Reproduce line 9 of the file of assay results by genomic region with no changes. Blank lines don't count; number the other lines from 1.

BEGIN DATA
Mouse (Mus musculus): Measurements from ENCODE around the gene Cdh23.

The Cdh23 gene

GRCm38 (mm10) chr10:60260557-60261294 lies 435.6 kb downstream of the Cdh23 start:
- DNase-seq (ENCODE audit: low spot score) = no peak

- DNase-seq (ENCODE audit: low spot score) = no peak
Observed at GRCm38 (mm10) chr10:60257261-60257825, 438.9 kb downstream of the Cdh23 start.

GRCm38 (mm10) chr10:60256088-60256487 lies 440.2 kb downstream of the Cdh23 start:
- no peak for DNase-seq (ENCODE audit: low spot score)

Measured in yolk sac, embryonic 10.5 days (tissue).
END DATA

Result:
Measured in yolk sac, embryonic 10.5 days (tissue).